James P. Butler's 1955 Studebaker

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James' Studebaker during a photo shoot for Hot Rod Magazine May 7, 1957. The story appeared in Hot Rod Magazine March 1958 titled "Robot Rod". Photo by Eric Rickman, courtesy of Hot Rod Magazine.
James demonstrating the record-player in the Studebaker. Photo by Eric Rickman, courtesy of Hot Rod Magazine.

1955 Studebaker owned and restyled by college instructor James P. Butler of Gardena, California. James' Studebaker used electronics to operate the steering, passenger door, record player and possibly the only in-car television set that actually worked in 1957. With the touch of a button, the car could go around a curve without touching the steering wheel. You could also turn to left or right with touching pushbuttons.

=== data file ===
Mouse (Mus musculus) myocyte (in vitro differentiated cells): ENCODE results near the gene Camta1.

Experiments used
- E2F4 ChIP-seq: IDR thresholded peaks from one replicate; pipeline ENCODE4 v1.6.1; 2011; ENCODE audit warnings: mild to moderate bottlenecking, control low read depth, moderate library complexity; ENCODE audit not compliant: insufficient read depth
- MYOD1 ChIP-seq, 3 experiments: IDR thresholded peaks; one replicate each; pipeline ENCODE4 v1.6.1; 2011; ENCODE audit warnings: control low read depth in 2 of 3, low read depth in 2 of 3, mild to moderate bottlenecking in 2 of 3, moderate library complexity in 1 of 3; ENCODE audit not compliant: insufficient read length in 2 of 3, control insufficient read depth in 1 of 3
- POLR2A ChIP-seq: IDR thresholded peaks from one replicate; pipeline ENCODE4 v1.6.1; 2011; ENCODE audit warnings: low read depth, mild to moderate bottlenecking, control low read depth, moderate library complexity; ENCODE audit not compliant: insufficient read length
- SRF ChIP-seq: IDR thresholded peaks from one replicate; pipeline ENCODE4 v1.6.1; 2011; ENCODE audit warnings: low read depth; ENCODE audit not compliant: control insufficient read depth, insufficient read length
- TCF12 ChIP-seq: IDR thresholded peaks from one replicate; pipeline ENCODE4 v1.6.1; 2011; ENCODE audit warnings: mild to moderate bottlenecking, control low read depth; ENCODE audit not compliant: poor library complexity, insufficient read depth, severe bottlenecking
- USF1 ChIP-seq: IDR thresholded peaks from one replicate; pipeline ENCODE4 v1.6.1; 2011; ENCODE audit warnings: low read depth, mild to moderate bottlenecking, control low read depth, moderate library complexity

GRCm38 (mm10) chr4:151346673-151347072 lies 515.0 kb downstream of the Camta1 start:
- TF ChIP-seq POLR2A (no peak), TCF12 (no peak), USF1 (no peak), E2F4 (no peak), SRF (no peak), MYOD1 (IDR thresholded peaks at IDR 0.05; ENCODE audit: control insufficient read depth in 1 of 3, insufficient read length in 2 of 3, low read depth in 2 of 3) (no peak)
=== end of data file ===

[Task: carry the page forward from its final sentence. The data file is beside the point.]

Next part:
The rear end was fully restyled, with upswept rear fenders. The dip on the doors were emphasized by two-tone paint job which consisted of maroon and white. The rear wheel openings were welded, making the quarter-panels smooth and clean. The side body trim flowed naturally onto the top of the finned rear section. The fins were made out of hand-formed steel plate. The huge taillights had four-inch exhaust pipes mounted in their centers. The lower contoured gravelpan served both as a styling gimmick and as protection for the rear and sides. The sunroof was taken from a 1949 Plymouth, and cost only $8 to fit and install, and it was done in half day's time. The engine featured a supercharger and extra hydraulic pumps for the steering.

In 1958 James' Studebaker was nominated as one of 28 "Top Customs of the Year" by Motor Life magazine.[1]

Magazine Features

Hot Rod Magazine March 1959
Motor Life July 1958
Trend Book 156 Custom Cars 1958 Annual



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